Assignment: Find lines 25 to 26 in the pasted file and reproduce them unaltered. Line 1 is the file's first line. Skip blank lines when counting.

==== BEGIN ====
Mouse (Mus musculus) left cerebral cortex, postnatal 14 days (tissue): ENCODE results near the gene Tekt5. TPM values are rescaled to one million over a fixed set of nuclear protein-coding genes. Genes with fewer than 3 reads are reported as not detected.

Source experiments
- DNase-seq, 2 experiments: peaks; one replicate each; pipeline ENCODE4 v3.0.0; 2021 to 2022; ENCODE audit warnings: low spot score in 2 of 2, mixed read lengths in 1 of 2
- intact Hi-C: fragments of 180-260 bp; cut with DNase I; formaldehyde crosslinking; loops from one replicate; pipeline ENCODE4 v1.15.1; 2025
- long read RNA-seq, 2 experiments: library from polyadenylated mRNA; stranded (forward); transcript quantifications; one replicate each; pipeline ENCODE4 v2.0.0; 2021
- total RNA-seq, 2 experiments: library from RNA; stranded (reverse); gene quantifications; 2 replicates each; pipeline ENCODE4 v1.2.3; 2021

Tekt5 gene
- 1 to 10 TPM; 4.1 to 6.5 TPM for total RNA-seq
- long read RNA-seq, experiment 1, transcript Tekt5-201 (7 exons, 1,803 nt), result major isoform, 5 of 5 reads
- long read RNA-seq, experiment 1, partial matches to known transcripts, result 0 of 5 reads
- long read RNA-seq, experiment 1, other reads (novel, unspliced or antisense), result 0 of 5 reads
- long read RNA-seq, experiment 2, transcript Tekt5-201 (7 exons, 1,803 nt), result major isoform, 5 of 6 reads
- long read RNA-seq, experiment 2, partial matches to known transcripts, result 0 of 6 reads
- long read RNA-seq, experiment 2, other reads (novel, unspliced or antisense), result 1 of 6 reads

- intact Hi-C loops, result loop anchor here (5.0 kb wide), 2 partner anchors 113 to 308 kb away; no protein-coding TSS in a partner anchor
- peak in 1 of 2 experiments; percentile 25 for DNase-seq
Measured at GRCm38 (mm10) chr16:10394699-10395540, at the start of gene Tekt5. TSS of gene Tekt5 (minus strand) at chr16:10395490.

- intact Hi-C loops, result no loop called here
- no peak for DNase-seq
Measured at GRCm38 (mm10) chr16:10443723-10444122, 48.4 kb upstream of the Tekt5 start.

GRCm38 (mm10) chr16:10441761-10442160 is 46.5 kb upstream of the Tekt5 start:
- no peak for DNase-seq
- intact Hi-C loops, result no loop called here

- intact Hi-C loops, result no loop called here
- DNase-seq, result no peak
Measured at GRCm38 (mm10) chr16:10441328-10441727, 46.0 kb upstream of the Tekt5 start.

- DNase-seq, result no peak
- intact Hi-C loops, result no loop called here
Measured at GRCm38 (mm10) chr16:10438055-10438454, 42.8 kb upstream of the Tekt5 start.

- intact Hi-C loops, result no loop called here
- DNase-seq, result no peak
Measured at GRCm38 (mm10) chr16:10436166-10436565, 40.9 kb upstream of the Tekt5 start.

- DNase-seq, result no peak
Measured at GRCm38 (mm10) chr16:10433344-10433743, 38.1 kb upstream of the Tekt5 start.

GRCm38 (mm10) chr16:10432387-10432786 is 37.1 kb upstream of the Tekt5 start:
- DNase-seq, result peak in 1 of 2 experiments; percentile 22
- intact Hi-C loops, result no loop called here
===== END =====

- DNase-seq, result no peak
Measured at GRCm38 (mm10) chr16:10441328-10441727, 46.0 kb upstream of the Tekt5 start.